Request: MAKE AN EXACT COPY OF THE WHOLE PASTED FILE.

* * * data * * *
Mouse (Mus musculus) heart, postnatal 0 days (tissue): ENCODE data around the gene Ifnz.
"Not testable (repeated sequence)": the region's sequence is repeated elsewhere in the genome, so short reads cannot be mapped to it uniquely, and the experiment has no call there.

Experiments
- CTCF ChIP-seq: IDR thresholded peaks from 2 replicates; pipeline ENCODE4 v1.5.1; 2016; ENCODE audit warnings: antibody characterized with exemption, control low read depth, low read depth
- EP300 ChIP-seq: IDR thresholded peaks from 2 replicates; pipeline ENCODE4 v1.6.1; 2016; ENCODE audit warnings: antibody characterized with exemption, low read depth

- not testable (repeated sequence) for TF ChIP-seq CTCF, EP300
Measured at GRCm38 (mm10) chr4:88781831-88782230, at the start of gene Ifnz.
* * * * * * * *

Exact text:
Mouse (Mus musculus) heart, postnatal 0 days (tissue): ENCODE data around the gene Ifnz.
"Not testable (repeated sequence)": the region's sequence is repeated elsewhere in the genome, so short reads cannot be mapped to it uniquely, and the experiment has no call there.

Experiments
- CTCF ChIP-seq: IDR thresholded peaks from 2 replicates; pipeline ENCODE4 v1.5.1; 2016; ENCODE audit warnings: antibody characterized with exemption, control low read depth, low read depth
- EP300 ChIP-seq: IDR thresholded peaks from 2 replicates; pipeline ENCODE4 v1.6.1; 2016; ENCODE audit warnings: antibody characterized with exemption, low read depth

- not testable (repeated sequence) for TF ChIP-seq CTCF, EP300
Measured at GRCm38 (mm10) chr4:88781831-88782230, at the start of gene Ifnz.